Pedestrians often have the right of way, but it’s a common misconception that they always have that right no matter what. There are situations where the pedestrian must yield to oncoming traffic. In those circumstances, fault for the accident may be on both the driver and the pedestrian. Knowing when those situations occur is vital information, regardless of whether you’re a driver or a pedestrian. Whether you were walking in a crosswalk, for example, can have a big impact on your pedestrian accident case in Georgia. An experienced pedestrian accident lawyer will be able to examine your situation and help you walk through your options.
How does walking in a cross walk affect my legal claim?
Crosswalks designate a safe location for pedestrians to cross the street. Many crosswalks are marked with paint (sometimes even rainbow-colored) or bricks. Some have controlling traffic signals that designate when you should and shouldn’t walk, but others don’t.
Although many crosswalks are marked, they are not required to be marked. A crosswalk can be found at virtually any intersection, regardless of whether it’s marked or not.
When a walker is in a crosswalk, they have the right of way as long as they are following traffic signals. Drivers should not cut off walkers or attempt to squeeze by while someone is crossing the street. The safest course of action is to simply stop completely and wait for the pedestrian to finish crossing the street. Drivers behind the first vehicle are also not permitted to go around a car yielding to a pedestrian in a crosswalk.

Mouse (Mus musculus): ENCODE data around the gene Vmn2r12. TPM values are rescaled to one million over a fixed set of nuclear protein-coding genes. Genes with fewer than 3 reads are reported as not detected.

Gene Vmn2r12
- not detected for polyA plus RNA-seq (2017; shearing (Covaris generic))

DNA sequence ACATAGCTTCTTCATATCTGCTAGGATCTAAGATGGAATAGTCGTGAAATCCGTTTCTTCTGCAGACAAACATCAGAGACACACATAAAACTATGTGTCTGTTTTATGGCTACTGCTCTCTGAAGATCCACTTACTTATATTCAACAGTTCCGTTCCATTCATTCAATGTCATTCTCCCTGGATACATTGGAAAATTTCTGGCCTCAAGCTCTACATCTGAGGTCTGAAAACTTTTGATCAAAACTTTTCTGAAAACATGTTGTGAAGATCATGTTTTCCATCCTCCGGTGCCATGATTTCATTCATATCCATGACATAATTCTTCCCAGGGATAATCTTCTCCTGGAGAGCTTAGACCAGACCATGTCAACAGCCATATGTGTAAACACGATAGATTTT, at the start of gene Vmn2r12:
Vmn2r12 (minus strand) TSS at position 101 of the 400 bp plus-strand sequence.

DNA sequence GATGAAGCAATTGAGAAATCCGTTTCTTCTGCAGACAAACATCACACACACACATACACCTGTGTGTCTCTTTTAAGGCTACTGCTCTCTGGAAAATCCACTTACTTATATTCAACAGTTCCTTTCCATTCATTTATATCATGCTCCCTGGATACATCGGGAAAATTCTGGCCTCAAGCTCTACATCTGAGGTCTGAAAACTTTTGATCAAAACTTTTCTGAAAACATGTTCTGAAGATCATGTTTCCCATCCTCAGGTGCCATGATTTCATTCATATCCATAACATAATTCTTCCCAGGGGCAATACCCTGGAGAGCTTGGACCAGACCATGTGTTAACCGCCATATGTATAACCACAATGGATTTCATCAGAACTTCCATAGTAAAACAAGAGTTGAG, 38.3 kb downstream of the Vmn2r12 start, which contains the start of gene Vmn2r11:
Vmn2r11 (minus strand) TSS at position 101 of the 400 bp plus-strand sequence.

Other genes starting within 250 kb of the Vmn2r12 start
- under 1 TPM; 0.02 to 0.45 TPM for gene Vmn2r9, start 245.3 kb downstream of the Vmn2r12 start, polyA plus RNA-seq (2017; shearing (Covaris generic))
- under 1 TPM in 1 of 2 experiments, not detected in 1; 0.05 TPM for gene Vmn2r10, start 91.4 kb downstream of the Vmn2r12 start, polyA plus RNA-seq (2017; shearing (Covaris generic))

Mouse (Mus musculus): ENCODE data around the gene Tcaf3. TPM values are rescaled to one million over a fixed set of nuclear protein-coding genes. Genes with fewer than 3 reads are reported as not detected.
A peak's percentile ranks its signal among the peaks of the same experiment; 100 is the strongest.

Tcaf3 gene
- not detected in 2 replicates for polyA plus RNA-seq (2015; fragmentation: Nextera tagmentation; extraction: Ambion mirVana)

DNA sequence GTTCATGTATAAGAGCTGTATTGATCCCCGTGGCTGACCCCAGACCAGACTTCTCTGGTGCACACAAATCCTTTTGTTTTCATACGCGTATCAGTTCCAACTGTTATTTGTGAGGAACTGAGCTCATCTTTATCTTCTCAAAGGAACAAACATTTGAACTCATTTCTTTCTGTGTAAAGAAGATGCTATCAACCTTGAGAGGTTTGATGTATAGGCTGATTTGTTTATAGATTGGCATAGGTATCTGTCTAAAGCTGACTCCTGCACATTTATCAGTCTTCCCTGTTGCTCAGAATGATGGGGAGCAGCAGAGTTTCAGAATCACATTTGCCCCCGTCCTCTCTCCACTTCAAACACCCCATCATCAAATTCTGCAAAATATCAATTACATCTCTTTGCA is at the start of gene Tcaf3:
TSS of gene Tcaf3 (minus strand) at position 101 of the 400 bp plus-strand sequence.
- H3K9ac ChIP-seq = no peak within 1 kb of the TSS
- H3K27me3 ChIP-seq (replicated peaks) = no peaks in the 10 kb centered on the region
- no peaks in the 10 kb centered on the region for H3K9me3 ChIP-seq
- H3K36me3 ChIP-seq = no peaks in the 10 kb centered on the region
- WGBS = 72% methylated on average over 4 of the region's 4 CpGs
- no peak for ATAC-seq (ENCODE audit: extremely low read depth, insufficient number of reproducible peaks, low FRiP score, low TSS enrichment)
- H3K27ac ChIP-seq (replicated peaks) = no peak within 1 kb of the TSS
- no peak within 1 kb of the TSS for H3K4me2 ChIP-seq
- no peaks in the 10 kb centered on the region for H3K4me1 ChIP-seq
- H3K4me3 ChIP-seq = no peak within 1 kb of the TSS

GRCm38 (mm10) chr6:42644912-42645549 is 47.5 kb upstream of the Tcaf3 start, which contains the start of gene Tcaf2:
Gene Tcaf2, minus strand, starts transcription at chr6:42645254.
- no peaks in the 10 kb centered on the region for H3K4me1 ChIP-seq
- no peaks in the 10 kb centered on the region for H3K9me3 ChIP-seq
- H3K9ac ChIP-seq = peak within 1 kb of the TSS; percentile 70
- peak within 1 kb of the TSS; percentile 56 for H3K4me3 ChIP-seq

While walkers generally have the right of way, that right is not absolute. Walkers can still be partially at fault for an accident, even when they are in the crosswalk, if they:
- Leave the curb or other safe location and walk or run into the path of a vehicle, which would make it impractical or impossible to yield effectively
- Ignore traffic signals that state that the pedestrian should not cross the road, even in a crosswalk
Keep in mind that pedestrians should not walk when the “walk” signal is flashing or when the Don’t Walk light is on.
You should always use a crosswalk when crossing the street. Vehicles may not be on the lookout for pedestrians who do not follow these rules, making the likelihood of being involved in an accident much higher.
How does jaywalking affect my legal case?
The term “jaywalking,” is commonly used, but it actually doesn’t appear anywhere in the Georgia Code. It is used to refer to incidents where a pedestrian crosses the street at any point outside of a crosswalk. Although jaywalking may be illegal in some states, in most situations in Georgia, it is legal as long as you yield to oncoming traffic.
Talk to a Pedestrian Accident Lawyer for Free
If you or a loved one were recently involved in an accident as a pedestrian, you may have legal options. Don’t wait to contact a member of our team to set up an appointment. We can walk you through your legal options based on the unique facts of your case—and we do it completely free of charge. Call us at 404-400-4000 or fill out the form to the right to get your free consultation today.